Stars fill the sky above an ancient bristlecone pine tree in this undated photo taken at Great Basin National Park, which could be home to a new research telescope as early as next summer. (Courtesy National Park Service)
People are being kept in the dark at Great Basin National Park, and they couldn’t be happier about it.
The remote preserve 300 miles northeast of Las Vegas just won certification as an International Dark Sky Park, a rare designation that places it alongside other starry wonderlands such as Death Valley National Park in California, Grand Canyon-Parashant National Monument in Arizona and Capitol Reef and Canyonlands national parks in Utah.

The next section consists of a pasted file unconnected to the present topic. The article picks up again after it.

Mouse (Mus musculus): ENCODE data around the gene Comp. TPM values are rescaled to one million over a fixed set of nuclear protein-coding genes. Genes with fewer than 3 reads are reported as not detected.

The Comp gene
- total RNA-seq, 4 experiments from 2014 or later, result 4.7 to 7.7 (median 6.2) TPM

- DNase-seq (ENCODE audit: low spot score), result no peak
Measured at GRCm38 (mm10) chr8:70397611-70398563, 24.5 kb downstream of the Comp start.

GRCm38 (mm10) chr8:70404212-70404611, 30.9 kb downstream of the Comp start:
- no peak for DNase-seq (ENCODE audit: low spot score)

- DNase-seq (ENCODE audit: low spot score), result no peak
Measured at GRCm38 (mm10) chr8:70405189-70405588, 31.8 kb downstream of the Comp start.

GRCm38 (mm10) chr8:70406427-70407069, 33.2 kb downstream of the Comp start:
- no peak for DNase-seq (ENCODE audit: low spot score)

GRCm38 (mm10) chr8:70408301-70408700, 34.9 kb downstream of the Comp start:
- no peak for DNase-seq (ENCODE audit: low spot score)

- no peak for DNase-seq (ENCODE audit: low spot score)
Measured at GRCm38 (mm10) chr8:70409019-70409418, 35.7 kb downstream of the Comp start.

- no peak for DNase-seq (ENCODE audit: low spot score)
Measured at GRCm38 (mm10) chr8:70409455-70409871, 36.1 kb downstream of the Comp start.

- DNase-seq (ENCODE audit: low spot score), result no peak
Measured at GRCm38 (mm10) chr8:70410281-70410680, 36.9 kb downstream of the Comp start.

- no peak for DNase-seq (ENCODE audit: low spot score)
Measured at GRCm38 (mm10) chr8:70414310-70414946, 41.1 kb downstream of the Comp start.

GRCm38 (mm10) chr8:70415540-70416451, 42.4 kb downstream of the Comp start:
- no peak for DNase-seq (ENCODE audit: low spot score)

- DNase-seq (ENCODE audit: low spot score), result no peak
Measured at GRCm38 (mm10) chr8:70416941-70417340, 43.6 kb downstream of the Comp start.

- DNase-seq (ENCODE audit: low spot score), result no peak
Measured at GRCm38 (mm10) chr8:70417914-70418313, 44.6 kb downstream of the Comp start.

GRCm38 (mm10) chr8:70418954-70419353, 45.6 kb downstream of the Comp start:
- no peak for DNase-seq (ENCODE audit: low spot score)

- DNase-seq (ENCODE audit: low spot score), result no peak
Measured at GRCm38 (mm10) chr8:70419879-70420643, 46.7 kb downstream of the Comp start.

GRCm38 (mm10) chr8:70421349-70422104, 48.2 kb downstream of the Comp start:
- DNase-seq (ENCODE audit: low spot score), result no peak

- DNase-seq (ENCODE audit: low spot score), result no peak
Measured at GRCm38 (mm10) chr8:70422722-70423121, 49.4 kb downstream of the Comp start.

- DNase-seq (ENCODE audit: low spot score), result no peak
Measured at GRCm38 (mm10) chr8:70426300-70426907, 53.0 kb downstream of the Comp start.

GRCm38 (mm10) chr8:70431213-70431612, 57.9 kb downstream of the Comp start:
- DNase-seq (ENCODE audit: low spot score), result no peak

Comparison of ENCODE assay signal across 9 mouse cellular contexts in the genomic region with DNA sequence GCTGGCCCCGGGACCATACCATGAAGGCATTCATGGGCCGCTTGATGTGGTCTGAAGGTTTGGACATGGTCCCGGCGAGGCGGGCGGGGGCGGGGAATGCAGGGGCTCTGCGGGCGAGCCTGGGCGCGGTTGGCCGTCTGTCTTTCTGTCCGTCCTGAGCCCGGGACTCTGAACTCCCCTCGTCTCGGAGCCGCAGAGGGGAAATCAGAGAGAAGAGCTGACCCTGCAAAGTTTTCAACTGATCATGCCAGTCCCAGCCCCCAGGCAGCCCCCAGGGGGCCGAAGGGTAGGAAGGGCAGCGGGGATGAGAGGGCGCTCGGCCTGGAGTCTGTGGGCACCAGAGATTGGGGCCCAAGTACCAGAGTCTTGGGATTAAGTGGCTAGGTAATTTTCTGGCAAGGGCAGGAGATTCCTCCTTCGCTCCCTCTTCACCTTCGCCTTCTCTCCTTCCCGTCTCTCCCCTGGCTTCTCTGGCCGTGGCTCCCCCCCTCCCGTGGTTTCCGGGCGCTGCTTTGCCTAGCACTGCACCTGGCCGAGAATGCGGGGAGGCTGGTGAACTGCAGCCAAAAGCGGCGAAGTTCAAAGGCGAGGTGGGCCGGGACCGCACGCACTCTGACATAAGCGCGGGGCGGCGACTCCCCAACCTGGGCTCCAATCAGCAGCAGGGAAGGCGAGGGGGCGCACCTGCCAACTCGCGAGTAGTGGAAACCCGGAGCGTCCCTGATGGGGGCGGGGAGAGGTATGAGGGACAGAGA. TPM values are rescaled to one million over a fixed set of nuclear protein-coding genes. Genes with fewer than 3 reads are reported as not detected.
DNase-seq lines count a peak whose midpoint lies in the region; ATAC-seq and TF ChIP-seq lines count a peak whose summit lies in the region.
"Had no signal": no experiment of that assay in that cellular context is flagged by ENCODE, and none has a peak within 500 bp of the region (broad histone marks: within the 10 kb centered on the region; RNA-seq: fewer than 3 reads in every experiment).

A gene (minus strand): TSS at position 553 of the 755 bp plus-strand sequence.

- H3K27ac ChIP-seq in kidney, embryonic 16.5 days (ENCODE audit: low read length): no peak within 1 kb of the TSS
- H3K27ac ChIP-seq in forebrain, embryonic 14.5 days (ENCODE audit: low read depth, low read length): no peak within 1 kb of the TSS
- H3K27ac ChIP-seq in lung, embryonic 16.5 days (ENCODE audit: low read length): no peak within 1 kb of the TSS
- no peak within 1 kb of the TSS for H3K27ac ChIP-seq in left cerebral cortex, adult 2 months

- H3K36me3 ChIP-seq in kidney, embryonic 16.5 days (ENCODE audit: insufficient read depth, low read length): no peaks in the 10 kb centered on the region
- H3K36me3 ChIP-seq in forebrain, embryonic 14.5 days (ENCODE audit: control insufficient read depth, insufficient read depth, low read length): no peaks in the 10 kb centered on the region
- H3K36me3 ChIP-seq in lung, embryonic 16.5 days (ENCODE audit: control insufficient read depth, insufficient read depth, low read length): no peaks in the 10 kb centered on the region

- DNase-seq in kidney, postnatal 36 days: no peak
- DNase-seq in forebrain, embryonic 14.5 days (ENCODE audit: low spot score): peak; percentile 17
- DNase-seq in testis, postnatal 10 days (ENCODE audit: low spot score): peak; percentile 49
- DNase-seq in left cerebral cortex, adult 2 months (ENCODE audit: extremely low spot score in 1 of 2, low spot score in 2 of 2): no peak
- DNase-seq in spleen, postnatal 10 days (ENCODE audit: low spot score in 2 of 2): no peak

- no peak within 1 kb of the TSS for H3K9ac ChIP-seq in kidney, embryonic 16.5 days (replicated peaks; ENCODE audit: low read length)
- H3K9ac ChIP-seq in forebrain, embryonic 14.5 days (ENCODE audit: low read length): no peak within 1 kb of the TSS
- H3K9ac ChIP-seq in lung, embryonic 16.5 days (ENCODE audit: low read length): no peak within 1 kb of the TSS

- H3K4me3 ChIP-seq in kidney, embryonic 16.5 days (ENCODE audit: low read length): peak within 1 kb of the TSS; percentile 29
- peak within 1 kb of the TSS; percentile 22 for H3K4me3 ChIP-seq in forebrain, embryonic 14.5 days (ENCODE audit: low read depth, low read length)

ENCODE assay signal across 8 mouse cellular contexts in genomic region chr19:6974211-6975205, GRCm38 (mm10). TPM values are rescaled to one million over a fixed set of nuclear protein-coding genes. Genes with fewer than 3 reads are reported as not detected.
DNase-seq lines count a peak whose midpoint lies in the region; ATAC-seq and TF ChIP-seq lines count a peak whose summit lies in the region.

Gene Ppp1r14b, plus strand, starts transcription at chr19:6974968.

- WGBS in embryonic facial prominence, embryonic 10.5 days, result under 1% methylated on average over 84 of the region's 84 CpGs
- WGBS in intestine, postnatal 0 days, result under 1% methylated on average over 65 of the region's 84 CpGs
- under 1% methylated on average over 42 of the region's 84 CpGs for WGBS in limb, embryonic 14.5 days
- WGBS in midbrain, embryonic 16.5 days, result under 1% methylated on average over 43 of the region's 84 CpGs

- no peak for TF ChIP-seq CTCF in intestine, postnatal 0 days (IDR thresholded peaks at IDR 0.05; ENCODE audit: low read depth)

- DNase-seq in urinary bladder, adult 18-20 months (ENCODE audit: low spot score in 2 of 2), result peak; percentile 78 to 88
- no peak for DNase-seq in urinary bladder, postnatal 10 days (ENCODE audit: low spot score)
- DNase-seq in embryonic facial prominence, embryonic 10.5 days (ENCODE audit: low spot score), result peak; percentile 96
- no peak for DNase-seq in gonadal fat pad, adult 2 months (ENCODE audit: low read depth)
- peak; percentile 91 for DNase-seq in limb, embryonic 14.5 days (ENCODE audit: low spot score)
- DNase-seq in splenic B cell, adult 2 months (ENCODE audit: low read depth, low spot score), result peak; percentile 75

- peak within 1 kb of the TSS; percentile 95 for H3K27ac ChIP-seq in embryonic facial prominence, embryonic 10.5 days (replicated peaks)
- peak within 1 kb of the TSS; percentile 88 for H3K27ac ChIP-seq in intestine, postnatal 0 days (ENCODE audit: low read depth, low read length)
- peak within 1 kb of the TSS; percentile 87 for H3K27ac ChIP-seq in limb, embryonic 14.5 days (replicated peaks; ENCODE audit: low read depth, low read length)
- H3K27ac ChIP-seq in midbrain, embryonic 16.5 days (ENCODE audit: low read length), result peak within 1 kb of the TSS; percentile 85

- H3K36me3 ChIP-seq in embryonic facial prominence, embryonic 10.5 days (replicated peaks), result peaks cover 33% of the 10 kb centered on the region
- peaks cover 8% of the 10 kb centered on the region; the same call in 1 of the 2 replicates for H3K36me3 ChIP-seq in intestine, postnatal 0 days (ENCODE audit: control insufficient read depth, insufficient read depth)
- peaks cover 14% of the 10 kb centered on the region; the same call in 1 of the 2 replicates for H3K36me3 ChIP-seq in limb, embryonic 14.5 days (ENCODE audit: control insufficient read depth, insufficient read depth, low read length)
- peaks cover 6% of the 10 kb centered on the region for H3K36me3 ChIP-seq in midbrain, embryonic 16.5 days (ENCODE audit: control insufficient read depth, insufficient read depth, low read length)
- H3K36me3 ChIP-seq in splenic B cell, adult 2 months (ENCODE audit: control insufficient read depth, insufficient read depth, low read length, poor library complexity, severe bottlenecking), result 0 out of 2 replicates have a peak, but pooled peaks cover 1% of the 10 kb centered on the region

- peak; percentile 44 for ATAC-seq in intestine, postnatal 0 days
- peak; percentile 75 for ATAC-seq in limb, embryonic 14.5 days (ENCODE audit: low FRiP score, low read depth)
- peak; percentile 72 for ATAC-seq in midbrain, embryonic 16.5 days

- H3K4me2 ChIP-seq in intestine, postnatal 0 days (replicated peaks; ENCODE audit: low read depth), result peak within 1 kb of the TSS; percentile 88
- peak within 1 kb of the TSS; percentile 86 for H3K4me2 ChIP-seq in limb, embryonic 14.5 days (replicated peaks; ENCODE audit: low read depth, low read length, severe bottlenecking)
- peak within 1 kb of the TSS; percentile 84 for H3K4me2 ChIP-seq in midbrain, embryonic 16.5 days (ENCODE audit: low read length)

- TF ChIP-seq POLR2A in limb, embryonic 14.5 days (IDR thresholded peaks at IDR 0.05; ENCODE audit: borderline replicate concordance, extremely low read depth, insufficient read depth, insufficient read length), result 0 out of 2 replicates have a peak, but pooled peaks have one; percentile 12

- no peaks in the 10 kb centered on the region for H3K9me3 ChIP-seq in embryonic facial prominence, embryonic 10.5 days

John Barentine is program manager for the International Dark-Sky Association, a Tucson, Ariz.-based nonprofit that works to protect night skies from light pollution. He said the sky above Great Basin isn’t merely dark. It’s “as close as you can get to what the night sky might have looked like before the invention of electric light.”